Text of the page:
HOLDEN — From 8 a.m. to 2 p.m. Saturday, Nov. 5, enjoy a six-hour round-trip tour from Bangor to Belfast, with stops in Hampden, Winterport, Frankfort, Stockton Springs, Searsport and Belfast. Trip leaders Jerry Smith and John Wyatt and participants will check for waterfowl in open water and winter passerines throughout. There’s little or no walking involved. Bring beverage and snacks/lunch, or eat at the Belfast Food Co-op. Meet at the waterfront parking lot, next to the Sea Dog. The cost is $5, and advance registration is required at 989-2591.
ORONO — The Penobscot Valley Ski Club and the University of Maine Outing Club are partnering to present the ski film “One for the Road,” by Teton Gravity Research on Nov. 3 in Room 100 in the D.P. Corbett Building at the University of Maine. Doors open at 6 p.m., movie begins at 7. Tickets are $5 at the door.
“One for the Road” is an HD ski film that follows some of the world’s most progressive snow sports athletes as it documents their lives on the road and captures some of the most stunning riding. Road trips are an integral part of every adventurer’s life and a conduit to define one’s being. Journeys to new lands shed light on each skier’s personal mission. Whether shredding with longtime ski partners or meeting a seasoned character in some far-off country, wisdom is gained through these new experiences. The road trip is a metaphor for every skier’s existence.
Prepare for a visually stunning voyage generated with Phantom, Red, Canon DSLR and GoPro HD footage. Join the athletes as they rock a record-breaking season in Jackson Hole, immerse themselves in the culture of Japan’s powder mecca Hokkaido, discover Iceland’s urban side, explore the Balkan wonders of Macedonia and Montenegro, shred deep pillow lines at Baldface Lodge, uncover first descents in Pemberton, British Columbia, and hit full throttle lines in the perfect snow and weather of Juneau, Alaska.
BANGOR — A free update on the Penobscot River Restoration Project will be given by Cheryl Daigle at 6:30-8 p.m. Thursday, Nov. 10, at Bangor Public Library.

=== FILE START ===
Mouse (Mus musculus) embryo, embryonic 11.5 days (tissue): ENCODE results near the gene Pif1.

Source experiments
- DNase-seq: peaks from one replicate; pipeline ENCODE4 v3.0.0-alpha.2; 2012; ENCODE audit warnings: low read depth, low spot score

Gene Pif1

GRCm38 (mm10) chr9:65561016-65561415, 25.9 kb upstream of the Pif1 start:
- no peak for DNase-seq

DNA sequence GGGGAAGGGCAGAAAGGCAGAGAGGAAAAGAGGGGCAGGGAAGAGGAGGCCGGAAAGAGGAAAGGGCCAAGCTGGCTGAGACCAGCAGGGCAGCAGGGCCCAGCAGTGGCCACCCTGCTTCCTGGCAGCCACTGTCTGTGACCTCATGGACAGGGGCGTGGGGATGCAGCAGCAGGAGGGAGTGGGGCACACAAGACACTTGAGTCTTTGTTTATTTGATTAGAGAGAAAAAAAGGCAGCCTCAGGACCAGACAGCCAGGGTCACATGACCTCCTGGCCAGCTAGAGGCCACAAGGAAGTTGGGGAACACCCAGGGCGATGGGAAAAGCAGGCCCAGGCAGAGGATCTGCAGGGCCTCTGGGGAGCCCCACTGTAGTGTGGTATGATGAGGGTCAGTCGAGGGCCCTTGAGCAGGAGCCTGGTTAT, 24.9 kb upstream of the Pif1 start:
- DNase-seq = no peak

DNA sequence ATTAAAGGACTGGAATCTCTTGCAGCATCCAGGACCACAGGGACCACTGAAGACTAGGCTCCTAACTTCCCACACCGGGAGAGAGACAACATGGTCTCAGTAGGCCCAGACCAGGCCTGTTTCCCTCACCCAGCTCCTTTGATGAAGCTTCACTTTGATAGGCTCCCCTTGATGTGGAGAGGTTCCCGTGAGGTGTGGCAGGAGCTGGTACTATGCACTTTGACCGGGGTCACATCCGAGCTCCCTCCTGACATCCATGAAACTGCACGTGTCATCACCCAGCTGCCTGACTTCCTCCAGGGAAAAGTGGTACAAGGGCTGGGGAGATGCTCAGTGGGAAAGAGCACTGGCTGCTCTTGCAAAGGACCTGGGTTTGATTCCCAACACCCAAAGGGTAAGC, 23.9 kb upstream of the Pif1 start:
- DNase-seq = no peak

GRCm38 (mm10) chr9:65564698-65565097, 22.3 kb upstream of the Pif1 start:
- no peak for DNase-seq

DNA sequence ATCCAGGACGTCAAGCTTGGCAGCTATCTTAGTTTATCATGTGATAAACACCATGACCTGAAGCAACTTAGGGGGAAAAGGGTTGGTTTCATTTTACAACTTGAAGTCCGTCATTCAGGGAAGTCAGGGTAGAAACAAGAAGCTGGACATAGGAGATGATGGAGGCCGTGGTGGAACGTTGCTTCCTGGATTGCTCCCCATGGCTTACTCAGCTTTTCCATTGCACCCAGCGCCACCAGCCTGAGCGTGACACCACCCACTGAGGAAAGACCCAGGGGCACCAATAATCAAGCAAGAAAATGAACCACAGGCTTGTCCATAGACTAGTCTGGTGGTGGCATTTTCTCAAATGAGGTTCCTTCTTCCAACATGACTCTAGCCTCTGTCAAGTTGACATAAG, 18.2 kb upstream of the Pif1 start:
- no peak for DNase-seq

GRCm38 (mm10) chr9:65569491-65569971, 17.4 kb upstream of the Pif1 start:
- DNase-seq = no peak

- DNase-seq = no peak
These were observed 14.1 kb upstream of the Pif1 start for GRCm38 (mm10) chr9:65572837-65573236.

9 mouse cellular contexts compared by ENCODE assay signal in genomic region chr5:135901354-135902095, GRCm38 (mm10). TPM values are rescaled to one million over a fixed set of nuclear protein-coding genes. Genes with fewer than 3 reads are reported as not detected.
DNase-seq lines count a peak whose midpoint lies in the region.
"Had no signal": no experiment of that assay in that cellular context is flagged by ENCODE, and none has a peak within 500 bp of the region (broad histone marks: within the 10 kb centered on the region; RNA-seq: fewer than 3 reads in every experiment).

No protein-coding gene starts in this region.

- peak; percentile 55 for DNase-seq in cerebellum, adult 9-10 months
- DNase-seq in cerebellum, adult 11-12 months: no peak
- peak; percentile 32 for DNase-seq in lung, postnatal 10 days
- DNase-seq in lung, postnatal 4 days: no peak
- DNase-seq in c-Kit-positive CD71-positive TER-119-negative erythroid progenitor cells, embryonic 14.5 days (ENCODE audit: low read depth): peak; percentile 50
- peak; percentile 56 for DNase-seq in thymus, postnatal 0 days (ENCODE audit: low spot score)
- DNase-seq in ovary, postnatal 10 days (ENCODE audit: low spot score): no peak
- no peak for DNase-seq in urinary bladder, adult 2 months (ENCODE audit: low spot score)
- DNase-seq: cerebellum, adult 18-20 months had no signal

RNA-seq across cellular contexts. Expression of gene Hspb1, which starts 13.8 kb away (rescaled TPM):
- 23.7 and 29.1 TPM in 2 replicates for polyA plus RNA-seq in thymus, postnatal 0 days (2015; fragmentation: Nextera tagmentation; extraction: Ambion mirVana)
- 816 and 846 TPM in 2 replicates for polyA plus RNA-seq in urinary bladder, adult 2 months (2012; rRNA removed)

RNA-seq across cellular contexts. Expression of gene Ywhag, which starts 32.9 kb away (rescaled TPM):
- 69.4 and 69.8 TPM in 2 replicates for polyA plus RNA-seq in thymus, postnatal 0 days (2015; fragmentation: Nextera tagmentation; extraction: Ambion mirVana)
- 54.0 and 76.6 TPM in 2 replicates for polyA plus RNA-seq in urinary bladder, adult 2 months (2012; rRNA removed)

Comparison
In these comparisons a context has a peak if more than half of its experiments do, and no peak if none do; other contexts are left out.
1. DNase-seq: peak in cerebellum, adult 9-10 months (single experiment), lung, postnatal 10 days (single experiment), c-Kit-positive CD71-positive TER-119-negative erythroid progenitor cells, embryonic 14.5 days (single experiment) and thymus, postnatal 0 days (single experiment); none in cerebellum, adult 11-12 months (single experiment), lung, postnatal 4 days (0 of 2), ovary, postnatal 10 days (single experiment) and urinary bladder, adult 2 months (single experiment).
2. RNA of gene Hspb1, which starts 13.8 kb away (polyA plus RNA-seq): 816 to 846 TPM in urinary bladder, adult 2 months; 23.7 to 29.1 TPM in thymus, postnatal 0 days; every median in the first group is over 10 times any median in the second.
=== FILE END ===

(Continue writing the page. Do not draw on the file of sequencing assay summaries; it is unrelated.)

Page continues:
The Penobscot River Restoration Project is a historic effort to restore 11 species of sea-run fish while rebalancing hydropower production. A collaboration among PPL Corp., the Penobscot Indian Nation, conservation groups, and state and federal fisheries agencies, the project will improve access to nearly 1,000 miles of habitat for species such as Atlantic salmon, American shad and river herring. Wildlife throughout the watershed will benefit from healthy migrations of sea-run fish and stretches of free-flowing river. Communities can expect renewed cultural, recreational and economic opportunities.
Daigle is community liaison and outreach coordinator for the Penobscot River Restoration Trust. For more than 17 years, she has worked with nonprofit organizations to communicate environmental issues to a wide variety of audiences. She received her master’s degree from the University of Maine in 2002.
ORONO — The 2011 Randy Alford Memorial Lecture will be presented at 1 p.m. Saturday, Nov. 5, at the Page Farm and Home Museum. This year’s lecture will be presented by University of Maine research professor Brian Olsen, whose topic will be “How Much is Too Much: Conserving Birds in an Era of Climate Change.” The program is free and open to the public.
The Alford Lecture is named in honor of one of the University of Maine’s most revered scientists and teachers, who died in 2009. Dr. Alford was an entomologist, though his interests extended into other areas of ecology, agriculture and sustainability. He was noted for the quality of his teaching in classroom, lab and field, and for his mentorship of students and younger colleagues.
This year’s lecturer, Brian Olsen, is on the faculty of the School of Biology and Ecology, where his research focuses on ways in which habitat change and other environmental factors affect individuals and populations of birds.